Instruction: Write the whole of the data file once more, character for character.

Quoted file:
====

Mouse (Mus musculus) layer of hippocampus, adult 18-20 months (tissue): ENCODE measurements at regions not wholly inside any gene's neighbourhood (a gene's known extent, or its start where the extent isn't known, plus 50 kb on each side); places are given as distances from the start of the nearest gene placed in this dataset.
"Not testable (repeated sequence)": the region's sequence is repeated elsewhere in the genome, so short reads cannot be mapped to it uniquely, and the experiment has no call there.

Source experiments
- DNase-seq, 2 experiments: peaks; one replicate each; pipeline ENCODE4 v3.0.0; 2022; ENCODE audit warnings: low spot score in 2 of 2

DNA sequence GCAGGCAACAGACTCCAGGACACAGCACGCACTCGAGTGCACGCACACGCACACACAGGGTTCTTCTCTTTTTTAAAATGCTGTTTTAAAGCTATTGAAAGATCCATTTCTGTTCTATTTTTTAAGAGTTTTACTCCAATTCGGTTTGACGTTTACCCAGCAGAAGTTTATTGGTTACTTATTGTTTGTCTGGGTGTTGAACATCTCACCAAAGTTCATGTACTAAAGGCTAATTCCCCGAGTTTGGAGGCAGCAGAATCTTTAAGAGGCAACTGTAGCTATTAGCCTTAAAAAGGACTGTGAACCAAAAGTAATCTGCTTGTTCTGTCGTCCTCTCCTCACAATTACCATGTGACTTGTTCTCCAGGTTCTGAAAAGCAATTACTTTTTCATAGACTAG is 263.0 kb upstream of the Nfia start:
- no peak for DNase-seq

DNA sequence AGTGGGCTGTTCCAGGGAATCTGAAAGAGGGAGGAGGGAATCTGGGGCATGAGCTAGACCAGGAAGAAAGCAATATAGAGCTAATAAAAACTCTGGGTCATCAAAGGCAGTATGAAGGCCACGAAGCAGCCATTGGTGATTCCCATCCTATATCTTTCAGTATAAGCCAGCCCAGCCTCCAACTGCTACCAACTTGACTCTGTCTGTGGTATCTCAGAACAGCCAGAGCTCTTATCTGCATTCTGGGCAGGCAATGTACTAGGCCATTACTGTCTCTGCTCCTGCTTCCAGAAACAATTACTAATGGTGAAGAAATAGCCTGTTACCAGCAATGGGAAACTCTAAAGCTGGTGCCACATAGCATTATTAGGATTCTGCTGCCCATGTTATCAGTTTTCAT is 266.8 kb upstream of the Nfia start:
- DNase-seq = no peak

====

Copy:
Mouse (Mus musculus) layer of hippocampus, adult 18-20 months (tissue): ENCODE measurements at regions not wholly inside any gene's neighbourhood (a gene's known extent, or its start where the extent isn't known, plus 50 kb on each side); places are given as distances from the start of the nearest gene placed in this dataset.
"Not testable (repeated sequence)": the region's sequence is repeated elsewhere in the genome, so short reads cannot be mapped to it uniquely, and the experiment has no call there.

Source experiments
- DNase-seq, 2 experiments: peaks; one replicate each; pipeline ENCODE4 v3.0.0; 2022; ENCODE audit warnings: low spot score in 2 of 2

DNA sequence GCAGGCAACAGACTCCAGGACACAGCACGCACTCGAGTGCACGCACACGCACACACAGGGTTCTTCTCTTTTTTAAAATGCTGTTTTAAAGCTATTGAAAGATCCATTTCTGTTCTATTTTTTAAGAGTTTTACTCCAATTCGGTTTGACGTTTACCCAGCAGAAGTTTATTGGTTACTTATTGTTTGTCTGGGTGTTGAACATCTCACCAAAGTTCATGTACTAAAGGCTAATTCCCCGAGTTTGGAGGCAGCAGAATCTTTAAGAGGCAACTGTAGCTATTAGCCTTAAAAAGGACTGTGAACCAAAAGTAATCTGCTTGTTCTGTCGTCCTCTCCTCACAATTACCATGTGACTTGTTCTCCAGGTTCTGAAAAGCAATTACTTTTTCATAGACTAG is 263.0 kb upstream of the Nfia start:
- no peak for DNase-seq

DNA sequence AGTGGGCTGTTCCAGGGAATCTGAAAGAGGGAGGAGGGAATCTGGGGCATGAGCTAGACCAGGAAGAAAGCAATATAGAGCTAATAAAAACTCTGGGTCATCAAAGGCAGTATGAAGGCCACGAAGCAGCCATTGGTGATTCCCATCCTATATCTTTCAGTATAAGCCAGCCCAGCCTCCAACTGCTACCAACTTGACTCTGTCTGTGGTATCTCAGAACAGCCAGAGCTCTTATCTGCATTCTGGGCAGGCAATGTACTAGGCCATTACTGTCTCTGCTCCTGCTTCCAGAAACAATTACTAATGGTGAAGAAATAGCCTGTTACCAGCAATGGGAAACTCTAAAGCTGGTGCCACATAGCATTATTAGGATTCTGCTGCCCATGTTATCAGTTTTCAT is 266.8 kb upstream of the Nfia start:
- DNase-seq = no peak